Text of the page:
15 April, 2024

RAF Fighter Squadron arrives in Romania

RAF Fighter Squadron arrives in Romania to co-lead NATO Air Policing mission

Royal Air Force fighter jets have started protecting NATO’s eastern flank, close to the Black Sea, following a handover ceremony held on 9th April in Romania. 

Six RAF Typhoon fighter aircraft are taking part in the four-month mission, with jets from IX (Bomber) Squadron, along with more than two hundred RAF personnel from 140 Expeditionary Air Wing (140EAW) deployed from RAF Lossiemouth to Mihail Kogalniceanu Air Base in Romania. They will fly alongside the Romanian Air Force as part of NATO’s enhanced Air Policing mission until August.

The air policing mission begins this week following a ceremony today, 9th April, involving RAF personnel, their Romanian counterparts, and NATO officials. The personnel involved in the mission will be on standby at a moment’s notice to launch Quick Reaction Alert (QRA) intercepts of Russian aircraft approaching NATO airspace.

Defence Secretary Grant Shapps said:  “Our NATO air policing deployment helps to keep Europe’s skies secure, and I pay tribute to the dedicated personnel delivering this important mission.

Ready to launch at a moment’s notice for the next four months, the Typhoon pilots will respond with professionalism to threats and incidents in support of our collective security. 

We’re showing the scale of our commitment to NATO in its 75th year, with deployments like this and thousands of personnel operating and exercising across the alliance to keep the UK and our allies safe.”

The countries involved in NATO’s air policing missions rotate on a regular basis, with the RAF having flown to intercept more than 50 Russian aircraft in the first half of last year while leading the Alliance’s enhanced air policing mission from Estonia. This will be the fifth time the RAF have participated in the air policing mission in Romania.

Personnel from 140EAW could be required to launch in their fighter jets to intercept Russian aircraft that do not liaise with NATO-controlled regional air traffic agencies and do not file flight plans, therefore failing to adhere to international norms. This, in turn, creates a flight safety risk that must be investigated and monitored by NATO aircraft to ensure the safety of all air traffic in the region.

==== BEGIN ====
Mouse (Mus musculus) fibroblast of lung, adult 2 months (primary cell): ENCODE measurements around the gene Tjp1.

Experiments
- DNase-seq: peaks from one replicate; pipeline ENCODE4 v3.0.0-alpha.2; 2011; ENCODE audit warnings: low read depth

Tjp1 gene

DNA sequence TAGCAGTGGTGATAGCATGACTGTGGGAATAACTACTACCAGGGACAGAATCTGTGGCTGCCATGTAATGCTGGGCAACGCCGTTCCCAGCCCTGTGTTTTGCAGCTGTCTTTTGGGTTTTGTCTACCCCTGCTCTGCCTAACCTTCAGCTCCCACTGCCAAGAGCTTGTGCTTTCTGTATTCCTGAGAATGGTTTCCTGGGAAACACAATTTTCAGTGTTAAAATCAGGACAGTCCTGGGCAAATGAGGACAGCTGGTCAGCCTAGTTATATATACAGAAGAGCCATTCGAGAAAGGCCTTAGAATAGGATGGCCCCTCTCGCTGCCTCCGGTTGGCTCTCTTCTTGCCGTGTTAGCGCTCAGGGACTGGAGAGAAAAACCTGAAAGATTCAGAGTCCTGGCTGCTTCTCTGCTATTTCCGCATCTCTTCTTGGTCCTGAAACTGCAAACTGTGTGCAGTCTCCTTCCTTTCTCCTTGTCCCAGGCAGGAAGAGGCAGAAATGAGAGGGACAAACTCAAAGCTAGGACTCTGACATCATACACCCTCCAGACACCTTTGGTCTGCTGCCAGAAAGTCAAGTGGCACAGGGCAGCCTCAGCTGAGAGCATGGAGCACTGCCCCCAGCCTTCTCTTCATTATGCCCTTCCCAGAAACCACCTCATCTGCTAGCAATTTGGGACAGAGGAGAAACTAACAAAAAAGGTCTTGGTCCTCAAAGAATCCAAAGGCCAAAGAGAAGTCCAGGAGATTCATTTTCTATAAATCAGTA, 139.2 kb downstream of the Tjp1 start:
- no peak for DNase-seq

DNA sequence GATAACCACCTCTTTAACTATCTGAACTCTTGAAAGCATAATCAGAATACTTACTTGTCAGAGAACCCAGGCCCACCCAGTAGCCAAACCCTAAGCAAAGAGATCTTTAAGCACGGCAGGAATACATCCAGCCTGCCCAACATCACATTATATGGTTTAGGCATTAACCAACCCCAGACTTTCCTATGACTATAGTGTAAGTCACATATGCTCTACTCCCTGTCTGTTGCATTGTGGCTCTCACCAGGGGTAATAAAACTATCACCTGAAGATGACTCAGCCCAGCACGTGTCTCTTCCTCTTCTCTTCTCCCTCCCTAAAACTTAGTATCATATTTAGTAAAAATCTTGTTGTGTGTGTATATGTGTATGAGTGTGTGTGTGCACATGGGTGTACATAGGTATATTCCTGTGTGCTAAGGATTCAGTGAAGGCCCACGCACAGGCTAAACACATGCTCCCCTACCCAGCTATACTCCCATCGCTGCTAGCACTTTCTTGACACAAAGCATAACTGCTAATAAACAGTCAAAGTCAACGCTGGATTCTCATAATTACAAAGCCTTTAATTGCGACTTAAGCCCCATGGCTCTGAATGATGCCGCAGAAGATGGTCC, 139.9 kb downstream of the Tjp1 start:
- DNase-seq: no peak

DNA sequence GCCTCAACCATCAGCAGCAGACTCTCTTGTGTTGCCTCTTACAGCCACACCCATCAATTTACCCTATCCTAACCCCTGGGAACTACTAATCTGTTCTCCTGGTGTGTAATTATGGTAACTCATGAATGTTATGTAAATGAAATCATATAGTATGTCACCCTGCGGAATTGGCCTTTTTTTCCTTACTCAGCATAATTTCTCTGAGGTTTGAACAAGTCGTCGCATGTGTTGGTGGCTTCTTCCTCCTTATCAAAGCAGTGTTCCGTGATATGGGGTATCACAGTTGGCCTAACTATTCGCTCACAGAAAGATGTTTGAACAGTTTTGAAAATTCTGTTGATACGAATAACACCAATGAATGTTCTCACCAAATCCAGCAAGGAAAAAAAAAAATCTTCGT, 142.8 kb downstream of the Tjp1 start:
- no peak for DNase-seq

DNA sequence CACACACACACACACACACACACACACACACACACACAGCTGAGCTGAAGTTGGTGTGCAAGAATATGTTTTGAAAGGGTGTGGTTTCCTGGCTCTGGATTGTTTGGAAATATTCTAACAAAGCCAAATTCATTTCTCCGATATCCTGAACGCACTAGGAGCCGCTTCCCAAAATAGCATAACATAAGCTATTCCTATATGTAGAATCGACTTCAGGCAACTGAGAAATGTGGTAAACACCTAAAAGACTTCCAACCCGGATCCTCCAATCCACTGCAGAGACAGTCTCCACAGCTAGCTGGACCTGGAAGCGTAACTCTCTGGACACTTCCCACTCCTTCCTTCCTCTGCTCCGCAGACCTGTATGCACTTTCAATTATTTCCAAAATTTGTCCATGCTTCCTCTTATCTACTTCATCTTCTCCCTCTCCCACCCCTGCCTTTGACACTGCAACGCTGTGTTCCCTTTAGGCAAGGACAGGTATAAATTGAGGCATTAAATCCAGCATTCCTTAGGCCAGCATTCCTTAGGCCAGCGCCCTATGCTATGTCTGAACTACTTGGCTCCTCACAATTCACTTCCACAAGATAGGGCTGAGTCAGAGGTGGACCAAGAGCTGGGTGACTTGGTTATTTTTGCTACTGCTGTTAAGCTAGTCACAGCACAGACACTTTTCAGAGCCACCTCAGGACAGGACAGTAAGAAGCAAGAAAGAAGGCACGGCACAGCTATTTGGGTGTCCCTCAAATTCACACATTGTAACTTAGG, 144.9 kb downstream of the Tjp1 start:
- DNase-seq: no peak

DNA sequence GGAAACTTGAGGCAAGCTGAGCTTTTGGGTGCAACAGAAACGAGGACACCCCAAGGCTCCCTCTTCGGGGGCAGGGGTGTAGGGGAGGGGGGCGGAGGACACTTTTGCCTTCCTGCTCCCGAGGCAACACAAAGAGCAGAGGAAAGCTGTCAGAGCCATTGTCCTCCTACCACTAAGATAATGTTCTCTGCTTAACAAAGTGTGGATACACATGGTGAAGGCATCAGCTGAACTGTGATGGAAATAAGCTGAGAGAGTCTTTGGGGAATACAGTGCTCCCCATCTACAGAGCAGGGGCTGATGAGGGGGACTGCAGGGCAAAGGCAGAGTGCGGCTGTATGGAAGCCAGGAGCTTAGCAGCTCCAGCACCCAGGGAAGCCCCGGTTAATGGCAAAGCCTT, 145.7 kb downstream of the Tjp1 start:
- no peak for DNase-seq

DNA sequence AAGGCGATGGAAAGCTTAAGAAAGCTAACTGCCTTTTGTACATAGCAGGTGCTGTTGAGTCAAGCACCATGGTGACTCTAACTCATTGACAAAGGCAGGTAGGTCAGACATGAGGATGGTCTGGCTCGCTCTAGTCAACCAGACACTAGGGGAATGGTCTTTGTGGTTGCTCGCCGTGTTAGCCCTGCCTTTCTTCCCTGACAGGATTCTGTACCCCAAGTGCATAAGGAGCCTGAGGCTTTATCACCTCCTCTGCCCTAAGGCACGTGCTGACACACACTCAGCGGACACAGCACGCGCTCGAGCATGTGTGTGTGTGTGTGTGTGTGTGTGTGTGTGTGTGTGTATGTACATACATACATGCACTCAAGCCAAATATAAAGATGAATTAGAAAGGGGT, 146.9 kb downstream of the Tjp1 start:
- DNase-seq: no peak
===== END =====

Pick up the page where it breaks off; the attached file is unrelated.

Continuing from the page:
Aircraft frequently intercepted by the RAF during previous air policing missions include Russian long-range strategic bombers, surveillance aircraft, and transport aircraft. QRA intercepts are key to maintaining airspace security and protecting international borders, as well as acting as a clear deterrent against threats.

Air Commodore Cunningham, 11 Group Assistant Chief of Staff of Operations stated:  “The Royal Air Force is very proud to be back in Romania as part of the UK’s contribution to NATO, working with our Romanian colleagues. Our presence here is another example of the UK’s steadfast commitment to NATO and for the RAF, a further demonstration of our air power projection capability.

As with every operation, there has been an enormous amount of preparation to get us to this point: from the huge road moves, delivery of equipment, training of our expeditionary air wing personnel and of course to the Typhoon squadron from RAF Lossiemouth arriving. I wish to extend my sincere thanks to all involved in the herculean effort to ensure smooth accreditation and wish them a successful deployment.”

Enhanced Air Policing deployments are planned in advance and rotate between NATO Allied Air Forces, ensuring collective deterrence and defence protecting and securing the integrity of NATO’s airspace.

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